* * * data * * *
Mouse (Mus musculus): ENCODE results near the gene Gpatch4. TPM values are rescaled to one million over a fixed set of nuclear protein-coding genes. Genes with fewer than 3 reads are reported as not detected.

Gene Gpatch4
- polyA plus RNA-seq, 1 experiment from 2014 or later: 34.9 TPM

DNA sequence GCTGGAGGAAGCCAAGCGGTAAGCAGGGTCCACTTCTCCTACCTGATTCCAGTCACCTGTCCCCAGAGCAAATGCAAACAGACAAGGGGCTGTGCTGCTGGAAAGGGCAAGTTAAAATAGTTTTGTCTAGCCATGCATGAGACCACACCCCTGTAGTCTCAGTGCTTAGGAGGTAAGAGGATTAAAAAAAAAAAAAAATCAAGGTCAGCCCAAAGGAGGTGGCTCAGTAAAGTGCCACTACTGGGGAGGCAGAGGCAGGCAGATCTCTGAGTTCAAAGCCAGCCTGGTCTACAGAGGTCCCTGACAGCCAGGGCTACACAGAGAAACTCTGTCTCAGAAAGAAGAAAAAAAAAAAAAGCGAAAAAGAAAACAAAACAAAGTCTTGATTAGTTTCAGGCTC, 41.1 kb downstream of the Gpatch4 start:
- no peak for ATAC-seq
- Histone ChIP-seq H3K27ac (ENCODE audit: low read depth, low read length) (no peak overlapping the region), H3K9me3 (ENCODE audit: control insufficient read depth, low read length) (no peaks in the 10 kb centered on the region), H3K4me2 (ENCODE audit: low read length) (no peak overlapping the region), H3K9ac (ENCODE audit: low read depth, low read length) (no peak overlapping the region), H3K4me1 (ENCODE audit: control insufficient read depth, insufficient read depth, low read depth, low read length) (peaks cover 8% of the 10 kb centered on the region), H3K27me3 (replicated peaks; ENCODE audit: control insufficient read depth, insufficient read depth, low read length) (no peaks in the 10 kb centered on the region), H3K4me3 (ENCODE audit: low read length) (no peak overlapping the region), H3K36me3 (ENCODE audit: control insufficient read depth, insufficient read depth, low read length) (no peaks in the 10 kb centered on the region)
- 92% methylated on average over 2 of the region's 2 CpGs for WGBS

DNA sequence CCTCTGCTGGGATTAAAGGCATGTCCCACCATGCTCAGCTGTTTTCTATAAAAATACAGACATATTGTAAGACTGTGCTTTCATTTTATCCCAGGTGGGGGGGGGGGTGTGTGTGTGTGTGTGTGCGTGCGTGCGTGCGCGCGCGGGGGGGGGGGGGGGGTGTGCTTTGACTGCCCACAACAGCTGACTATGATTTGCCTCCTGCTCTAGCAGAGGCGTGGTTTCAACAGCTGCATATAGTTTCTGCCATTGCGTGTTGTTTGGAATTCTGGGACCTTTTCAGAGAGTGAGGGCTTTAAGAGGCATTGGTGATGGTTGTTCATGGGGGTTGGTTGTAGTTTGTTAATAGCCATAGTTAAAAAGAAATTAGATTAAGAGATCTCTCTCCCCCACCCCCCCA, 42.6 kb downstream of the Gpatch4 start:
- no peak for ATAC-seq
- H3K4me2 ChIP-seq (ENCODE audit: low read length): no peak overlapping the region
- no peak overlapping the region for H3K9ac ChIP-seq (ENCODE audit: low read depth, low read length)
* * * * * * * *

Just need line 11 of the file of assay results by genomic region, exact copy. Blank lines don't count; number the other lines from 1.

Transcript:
- no peak overlapping the region for H3K9ac ChIP-seq (ENCODE audit: low read depth, low read length)